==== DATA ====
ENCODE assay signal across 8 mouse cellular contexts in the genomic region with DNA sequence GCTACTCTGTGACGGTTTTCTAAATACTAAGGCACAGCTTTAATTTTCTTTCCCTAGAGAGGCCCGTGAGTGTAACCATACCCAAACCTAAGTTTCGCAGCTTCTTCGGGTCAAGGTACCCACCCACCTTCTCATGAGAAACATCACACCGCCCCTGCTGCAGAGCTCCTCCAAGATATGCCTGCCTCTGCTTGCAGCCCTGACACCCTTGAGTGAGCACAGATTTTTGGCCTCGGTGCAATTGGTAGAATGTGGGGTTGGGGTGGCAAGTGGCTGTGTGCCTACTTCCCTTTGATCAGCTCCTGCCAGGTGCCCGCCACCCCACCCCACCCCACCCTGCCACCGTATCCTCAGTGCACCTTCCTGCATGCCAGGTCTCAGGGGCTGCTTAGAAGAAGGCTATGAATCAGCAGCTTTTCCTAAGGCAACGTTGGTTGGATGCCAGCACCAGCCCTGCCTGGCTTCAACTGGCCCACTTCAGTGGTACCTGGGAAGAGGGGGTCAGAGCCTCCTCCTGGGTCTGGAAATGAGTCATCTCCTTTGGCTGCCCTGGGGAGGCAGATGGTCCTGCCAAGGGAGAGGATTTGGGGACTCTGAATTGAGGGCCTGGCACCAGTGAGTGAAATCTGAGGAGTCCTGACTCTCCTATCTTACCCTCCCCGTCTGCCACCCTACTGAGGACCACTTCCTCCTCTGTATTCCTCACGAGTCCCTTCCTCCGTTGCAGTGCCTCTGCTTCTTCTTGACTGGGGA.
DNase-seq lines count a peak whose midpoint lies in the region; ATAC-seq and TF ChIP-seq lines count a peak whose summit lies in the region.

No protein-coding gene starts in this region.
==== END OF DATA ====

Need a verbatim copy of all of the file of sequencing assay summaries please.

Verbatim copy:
ENCODE assay signal across 8 mouse cellular contexts in the genomic region with DNA sequence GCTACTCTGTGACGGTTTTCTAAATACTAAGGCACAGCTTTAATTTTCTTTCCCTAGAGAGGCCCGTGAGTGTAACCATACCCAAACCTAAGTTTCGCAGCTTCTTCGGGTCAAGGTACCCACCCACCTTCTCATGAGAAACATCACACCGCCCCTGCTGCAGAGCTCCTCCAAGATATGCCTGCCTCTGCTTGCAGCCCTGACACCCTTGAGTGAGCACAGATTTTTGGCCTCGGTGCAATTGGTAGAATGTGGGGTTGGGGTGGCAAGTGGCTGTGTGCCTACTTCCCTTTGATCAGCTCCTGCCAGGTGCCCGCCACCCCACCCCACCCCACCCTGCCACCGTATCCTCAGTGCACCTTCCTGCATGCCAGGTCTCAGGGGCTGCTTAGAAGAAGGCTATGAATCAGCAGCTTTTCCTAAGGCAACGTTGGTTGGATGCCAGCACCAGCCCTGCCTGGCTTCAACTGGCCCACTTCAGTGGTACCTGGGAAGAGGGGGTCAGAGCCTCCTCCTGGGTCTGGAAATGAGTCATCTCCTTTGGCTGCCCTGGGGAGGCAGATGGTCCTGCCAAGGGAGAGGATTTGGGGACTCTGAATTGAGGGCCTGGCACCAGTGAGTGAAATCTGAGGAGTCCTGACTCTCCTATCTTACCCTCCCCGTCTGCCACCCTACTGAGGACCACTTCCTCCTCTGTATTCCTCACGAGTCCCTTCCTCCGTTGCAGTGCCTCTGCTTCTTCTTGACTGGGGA.
DNase-seq lines count a peak whose midpoint lies in the region; ATAC-seq and TF ChIP-seq lines count a peak whose summit lies in the region.

No protein-coding gene starts in this region.